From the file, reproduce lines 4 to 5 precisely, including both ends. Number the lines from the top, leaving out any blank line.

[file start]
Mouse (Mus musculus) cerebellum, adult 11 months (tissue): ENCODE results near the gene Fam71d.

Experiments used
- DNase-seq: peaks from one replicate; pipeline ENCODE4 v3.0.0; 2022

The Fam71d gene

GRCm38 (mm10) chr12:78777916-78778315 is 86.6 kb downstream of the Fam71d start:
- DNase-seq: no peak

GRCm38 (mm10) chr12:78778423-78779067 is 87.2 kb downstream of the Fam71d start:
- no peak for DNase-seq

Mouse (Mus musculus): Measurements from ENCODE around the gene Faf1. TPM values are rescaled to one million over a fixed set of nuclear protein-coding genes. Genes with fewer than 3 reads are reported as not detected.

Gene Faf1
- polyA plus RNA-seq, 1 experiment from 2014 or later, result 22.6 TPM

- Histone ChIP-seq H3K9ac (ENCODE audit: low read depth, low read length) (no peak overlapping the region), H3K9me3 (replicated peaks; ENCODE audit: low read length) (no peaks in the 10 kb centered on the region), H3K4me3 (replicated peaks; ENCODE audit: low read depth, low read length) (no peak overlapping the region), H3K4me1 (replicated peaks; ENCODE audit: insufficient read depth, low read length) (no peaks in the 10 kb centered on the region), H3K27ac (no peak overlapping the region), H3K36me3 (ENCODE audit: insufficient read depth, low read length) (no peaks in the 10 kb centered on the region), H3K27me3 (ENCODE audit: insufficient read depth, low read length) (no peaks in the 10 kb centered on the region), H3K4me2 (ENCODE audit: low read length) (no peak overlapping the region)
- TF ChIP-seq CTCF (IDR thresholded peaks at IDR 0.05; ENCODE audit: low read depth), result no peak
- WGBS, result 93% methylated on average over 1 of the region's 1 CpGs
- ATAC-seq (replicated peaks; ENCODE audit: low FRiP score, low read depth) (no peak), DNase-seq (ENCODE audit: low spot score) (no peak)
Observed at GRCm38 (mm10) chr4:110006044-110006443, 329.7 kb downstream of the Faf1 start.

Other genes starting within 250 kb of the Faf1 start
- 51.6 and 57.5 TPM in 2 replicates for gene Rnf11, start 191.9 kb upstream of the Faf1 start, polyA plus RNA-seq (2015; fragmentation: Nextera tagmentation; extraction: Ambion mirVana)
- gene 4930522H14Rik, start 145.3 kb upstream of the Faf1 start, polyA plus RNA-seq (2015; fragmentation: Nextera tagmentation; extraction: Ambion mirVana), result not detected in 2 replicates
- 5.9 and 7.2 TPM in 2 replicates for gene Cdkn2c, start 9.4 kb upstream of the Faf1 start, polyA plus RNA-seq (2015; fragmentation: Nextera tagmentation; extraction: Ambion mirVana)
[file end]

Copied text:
The Fam71d gene

GRCm38 (mm10) chr12:78777916-78778315 is 86.6 kb downstream of the Fam71d start: